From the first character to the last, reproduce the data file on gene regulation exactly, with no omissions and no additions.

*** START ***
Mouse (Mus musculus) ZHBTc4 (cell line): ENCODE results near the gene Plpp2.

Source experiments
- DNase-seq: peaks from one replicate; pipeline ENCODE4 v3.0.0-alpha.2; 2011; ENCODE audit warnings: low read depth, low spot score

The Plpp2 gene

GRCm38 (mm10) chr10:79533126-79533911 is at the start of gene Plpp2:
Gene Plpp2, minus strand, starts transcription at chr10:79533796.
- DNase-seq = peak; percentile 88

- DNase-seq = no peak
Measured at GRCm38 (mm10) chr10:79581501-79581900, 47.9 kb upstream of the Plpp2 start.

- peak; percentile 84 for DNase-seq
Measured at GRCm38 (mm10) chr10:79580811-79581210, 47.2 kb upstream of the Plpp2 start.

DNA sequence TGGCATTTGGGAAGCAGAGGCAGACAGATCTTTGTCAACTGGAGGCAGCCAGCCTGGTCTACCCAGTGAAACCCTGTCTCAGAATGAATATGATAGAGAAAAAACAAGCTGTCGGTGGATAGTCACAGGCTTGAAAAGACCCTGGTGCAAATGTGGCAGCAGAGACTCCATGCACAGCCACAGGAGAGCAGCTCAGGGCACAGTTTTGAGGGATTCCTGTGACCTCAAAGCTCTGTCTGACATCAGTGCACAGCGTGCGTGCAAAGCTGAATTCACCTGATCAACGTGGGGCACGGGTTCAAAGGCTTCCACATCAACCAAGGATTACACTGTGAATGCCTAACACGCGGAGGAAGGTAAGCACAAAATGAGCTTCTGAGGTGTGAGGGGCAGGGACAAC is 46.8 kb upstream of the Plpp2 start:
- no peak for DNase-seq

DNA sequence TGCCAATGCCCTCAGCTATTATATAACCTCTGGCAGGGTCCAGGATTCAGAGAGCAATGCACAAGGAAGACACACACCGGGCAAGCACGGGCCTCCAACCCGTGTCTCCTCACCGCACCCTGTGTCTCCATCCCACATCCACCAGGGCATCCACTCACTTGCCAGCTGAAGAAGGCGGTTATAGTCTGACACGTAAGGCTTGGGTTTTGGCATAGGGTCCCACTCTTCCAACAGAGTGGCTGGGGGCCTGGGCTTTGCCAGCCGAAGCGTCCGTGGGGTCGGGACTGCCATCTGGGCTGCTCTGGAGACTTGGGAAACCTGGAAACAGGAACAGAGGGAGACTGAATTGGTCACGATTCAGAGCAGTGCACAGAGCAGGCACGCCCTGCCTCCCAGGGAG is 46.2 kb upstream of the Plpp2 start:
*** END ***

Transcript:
Mouse (Mus musculus) ZHBTc4 (cell line): ENCODE results near the gene Plpp2.

Source experiments
- DNase-seq: peaks from one replicate; pipeline ENCODE4 v3.0.0-alpha.2; 2011; ENCODE audit warnings: low read depth, low spot score

The Plpp2 gene

GRCm38 (mm10) chr10:79533126-79533911 is at the start of gene Plpp2:
Gene Plpp2, minus strand, starts transcription at chr10:79533796.
- DNase-seq = peak; percentile 88

- DNase-seq = no peak
Measured at GRCm38 (mm10) chr10:79581501-79581900, 47.9 kb upstream of the Plpp2 start.

- peak; percentile 84 for DNase-seq
Measured at GRCm38 (mm10) chr10:79580811-79581210, 47.2 kb upstream of the Plpp2 start.

DNA sequence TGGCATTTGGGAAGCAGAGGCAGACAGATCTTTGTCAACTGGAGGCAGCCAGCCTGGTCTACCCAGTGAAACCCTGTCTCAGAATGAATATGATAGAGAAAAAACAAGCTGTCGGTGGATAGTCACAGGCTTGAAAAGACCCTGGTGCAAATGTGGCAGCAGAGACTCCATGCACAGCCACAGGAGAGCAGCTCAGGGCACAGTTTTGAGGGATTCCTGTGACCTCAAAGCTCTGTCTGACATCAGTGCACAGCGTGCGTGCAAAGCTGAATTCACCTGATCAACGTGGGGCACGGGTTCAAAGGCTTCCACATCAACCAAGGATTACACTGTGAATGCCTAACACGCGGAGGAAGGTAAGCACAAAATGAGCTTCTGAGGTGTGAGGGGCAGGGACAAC is 46.8 kb upstream of the Plpp2 start:
- no peak for DNase-seq

DNA sequence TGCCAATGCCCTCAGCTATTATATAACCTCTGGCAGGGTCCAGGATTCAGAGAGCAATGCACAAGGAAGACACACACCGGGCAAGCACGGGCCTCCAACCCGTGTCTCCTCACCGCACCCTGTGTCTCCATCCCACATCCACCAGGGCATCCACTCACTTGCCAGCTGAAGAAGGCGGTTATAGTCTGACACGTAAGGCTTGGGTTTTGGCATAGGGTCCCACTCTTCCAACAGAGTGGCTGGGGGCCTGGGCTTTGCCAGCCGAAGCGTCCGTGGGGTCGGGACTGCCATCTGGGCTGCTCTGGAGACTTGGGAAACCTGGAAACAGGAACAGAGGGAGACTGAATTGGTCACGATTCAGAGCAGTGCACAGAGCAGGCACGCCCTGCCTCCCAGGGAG is 46.2 kb upstream of the Plpp2 start: